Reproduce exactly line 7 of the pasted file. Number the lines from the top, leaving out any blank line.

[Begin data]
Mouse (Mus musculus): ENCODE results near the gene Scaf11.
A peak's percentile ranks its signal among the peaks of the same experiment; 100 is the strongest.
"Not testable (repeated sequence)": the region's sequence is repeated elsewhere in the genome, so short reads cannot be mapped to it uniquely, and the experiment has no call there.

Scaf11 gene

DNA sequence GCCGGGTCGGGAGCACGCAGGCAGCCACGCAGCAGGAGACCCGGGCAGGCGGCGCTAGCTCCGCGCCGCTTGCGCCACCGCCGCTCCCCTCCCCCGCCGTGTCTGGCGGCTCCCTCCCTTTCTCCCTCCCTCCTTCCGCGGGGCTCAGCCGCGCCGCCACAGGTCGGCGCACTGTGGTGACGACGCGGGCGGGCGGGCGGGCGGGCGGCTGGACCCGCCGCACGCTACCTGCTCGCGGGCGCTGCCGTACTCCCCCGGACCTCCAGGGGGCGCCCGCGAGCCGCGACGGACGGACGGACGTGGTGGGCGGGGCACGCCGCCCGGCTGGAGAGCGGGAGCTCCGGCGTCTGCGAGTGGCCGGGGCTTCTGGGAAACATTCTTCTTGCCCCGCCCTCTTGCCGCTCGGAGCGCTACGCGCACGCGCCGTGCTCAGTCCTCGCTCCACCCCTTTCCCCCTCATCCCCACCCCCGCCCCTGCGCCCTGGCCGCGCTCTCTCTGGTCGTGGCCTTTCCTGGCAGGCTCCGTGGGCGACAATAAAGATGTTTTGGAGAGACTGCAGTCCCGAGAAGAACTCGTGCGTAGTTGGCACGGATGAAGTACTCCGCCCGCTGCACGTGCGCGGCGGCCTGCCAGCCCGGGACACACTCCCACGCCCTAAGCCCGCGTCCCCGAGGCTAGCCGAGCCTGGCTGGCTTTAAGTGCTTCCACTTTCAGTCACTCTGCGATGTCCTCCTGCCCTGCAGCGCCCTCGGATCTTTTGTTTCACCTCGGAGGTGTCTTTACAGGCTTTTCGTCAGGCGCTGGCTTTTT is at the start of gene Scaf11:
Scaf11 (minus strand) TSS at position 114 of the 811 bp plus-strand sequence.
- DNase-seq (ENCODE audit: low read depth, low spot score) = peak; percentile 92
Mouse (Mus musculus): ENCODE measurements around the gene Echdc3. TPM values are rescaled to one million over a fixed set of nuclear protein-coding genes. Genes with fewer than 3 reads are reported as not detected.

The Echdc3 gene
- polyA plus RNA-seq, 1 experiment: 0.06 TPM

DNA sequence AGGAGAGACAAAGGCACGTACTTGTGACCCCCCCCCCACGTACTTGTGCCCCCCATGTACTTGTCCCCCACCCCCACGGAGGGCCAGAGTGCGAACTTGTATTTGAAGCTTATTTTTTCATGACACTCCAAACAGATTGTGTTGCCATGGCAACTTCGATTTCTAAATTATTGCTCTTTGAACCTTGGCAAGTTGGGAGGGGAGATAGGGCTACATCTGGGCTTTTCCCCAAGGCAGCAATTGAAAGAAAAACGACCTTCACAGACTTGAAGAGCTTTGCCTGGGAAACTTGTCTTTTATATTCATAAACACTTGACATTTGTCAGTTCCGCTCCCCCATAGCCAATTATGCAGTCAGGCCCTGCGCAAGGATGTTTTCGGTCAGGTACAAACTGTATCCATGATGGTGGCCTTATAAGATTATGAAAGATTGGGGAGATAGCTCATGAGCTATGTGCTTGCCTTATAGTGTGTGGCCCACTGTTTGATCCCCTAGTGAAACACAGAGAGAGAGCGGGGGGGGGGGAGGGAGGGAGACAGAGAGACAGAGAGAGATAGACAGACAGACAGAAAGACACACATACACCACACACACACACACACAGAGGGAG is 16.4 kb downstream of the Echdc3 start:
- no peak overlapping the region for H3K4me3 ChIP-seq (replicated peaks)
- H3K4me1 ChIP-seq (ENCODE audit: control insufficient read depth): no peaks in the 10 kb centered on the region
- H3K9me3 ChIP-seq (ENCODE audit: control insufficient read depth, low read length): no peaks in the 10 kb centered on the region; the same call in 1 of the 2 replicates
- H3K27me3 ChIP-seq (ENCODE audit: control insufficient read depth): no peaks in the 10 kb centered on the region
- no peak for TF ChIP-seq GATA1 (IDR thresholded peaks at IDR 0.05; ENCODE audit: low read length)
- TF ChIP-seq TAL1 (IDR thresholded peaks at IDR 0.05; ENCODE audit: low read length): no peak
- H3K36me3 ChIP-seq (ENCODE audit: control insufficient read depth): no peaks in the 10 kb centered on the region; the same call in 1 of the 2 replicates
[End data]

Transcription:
- DNase-seq (ENCODE audit: low read depth, low spot score) = peak; percentile 92